PRIVATE schools in Taunton and Wellington have avoided paying almost £5 million in business rates due to mandatory tax breaks.

Since 2016, the area’s four private schools have been relieved of a total of £4,959,710.61 in tax, due to their ‘charity’ status.

Combined, Taunton School, Wellington School, Queen’s College, and King’s College received mandatory charity relief of just over £1 million a year for the last three years, and just shy of £1 million for the two years before, across nine properties in Taunton Deane.

Most independent schools across the country are registered charities, which gives them certain tax exemptions. Universities and some sixth form colleges also have the same privileges.

In order to exercise these, the schools have to provide a ‘public benefit’ - but its up to individual schools how they go about doing this and there are no set requirements.

Somerset West and Taunton Cllr Libby Lisgo has twice brought forward plans to SWT in a bid to increase the contributions private schools make to the community, but has twice been swept aside to instead focus on ‘engagement’ with the institutions.

But she claims productive chats are still yet to be had.

She said: “Five million out of our local economy over the last five years.

“They’re obviously not doing anything illegal as they’re operating within the law and benefitting as charities which they’re entitled to do. But I do wonder if the general public will see this as natural justice? I don’t.

“But colleagues at SWT council found all sorts of reasons not to support my very reasonable suggestions earlier in the year. I thought I was trying to find a way to push back at some of the inequality in our society, but other parties didn’t agree.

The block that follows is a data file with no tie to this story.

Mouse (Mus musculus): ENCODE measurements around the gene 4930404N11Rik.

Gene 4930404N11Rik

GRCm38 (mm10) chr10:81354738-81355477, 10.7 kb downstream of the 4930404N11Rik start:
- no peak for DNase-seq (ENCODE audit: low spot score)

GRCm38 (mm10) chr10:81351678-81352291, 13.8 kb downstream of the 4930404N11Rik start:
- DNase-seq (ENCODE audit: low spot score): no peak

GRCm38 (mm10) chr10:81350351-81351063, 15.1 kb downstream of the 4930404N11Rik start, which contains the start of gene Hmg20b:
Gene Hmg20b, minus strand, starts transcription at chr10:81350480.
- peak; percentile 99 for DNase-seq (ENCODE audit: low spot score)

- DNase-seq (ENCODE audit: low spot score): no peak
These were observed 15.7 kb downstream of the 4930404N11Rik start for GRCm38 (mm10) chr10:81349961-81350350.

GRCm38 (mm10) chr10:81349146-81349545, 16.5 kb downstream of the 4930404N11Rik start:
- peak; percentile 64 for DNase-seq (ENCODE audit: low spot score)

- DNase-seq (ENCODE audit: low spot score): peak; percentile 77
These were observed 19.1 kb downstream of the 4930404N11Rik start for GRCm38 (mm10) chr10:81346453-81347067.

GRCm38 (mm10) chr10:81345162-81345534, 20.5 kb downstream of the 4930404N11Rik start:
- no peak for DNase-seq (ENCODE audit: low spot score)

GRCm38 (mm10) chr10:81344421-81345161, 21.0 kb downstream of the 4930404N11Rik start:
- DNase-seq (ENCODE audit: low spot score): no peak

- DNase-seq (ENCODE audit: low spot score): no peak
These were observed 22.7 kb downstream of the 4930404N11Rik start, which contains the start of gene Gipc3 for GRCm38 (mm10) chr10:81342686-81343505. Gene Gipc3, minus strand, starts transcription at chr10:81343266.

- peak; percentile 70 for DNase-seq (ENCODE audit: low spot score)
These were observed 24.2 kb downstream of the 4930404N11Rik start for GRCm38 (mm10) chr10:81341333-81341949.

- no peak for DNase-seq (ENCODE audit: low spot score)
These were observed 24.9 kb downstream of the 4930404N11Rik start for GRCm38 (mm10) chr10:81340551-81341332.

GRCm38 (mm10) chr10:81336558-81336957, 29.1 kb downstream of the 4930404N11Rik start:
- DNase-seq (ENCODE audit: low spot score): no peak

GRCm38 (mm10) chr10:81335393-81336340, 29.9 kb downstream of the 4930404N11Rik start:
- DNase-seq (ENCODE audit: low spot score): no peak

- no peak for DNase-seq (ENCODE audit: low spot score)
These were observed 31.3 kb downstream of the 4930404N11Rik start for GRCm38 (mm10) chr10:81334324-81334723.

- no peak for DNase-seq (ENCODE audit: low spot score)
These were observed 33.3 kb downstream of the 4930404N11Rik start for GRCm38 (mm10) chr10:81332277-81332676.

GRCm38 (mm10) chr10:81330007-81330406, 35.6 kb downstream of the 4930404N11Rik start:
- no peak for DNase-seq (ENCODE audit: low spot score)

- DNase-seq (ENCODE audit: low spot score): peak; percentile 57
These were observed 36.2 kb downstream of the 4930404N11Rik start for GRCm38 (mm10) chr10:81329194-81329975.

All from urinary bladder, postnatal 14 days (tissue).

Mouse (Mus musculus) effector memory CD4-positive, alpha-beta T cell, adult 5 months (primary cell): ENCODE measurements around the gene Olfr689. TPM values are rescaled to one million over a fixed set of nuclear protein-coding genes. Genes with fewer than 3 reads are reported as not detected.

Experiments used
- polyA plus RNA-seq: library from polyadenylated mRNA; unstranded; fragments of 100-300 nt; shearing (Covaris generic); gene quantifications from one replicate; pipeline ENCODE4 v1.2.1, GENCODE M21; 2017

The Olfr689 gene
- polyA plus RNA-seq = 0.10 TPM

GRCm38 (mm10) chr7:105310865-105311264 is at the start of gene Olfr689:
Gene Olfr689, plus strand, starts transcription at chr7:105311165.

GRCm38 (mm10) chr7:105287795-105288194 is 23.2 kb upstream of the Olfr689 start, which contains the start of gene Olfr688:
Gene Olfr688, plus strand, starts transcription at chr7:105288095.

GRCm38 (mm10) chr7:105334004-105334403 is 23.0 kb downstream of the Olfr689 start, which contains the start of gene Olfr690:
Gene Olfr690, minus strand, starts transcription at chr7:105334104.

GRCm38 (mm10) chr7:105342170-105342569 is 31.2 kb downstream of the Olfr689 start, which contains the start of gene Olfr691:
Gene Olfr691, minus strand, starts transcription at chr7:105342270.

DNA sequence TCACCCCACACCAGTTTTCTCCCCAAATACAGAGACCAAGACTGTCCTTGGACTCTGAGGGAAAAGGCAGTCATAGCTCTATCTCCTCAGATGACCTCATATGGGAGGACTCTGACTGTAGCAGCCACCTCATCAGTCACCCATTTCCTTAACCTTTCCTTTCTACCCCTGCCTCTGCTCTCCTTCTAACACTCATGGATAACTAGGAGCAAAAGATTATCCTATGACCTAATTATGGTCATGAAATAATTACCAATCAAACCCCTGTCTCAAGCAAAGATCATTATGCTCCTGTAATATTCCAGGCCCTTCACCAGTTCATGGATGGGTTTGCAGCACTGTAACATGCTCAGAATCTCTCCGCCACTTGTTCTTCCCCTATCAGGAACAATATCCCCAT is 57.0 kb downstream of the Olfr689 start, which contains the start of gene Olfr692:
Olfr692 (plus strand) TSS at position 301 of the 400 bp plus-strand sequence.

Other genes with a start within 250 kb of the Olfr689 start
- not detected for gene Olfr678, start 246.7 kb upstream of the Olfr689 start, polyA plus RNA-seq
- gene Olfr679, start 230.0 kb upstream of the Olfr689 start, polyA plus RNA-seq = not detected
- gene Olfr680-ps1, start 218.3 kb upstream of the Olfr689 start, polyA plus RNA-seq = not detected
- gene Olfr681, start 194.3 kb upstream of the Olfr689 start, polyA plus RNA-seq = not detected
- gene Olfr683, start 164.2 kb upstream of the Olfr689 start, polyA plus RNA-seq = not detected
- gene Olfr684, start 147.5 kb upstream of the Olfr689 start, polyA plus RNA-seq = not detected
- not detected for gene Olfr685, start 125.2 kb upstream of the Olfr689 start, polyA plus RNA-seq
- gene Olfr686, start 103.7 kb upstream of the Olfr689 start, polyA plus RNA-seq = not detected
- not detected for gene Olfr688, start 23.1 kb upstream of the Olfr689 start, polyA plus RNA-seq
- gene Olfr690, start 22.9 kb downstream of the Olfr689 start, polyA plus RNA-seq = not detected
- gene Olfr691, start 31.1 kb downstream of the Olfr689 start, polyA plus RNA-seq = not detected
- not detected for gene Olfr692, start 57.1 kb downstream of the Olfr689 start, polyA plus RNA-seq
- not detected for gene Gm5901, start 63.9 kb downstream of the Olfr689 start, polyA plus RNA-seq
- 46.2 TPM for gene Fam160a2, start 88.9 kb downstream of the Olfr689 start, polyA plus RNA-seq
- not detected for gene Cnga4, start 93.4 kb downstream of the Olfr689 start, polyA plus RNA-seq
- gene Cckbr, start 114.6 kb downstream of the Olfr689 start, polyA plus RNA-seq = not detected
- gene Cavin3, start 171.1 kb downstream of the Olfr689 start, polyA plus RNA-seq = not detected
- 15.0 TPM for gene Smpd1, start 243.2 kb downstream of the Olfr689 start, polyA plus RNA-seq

“You can be sure that absolutely no progress has been made in terms of informal discussions with the schools. Meanwhile we have to continue to live with this iniquitous situation in our area.”

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Rate relief for fee-paying private schools has been a cause of contention for years, with the argument coming back into play as the UK government’s A Level results algorithm apparently favoured pupils in privileged areas and private schools.

The government did u-turn on its methods, instead favouring teachers’ predictions.

However, one private school in Taunton has explained that they are affected by around 18 different taxes, including irrecoverable VAT - a bill in excess of £550,000 per annum - and that they contribute millions each year to the local economy.

A spokesperson for King’s College said: “At King’s Schools, we fundamentally believe we discharge our charitable duties to the fullest extent and are a hugely valuable resource to the town of Taunton and the wider community, a resource that is supported by business rates relief.

“The parents of pupils often make significant sacrifices to pay the fees to give their child or children a King’s education.

“In doing so they help to relieve UK taxpayers of the financial burden of educating a significant number of UK based children.

“We already support a number of local children with 100 per cent or close to 100 per cent bursaries, and our Somerset Scholarship annually brings in three or four children on heavily subsidised places. Business rates relief helps King’s to provide this support to the local community.”

As well as being a major employer in the area, with 320 on staff, the school educates 740 pupils - saving the government £4.3million according to their calculations.

The school also has close ties to the armed forces and a range of different charitable causes, including the Royal National Children’s Springboard Foundation.

Taunton School, Queen’s College, and Wellington School were not able to offer a response in time for the County Gazette’s deadline.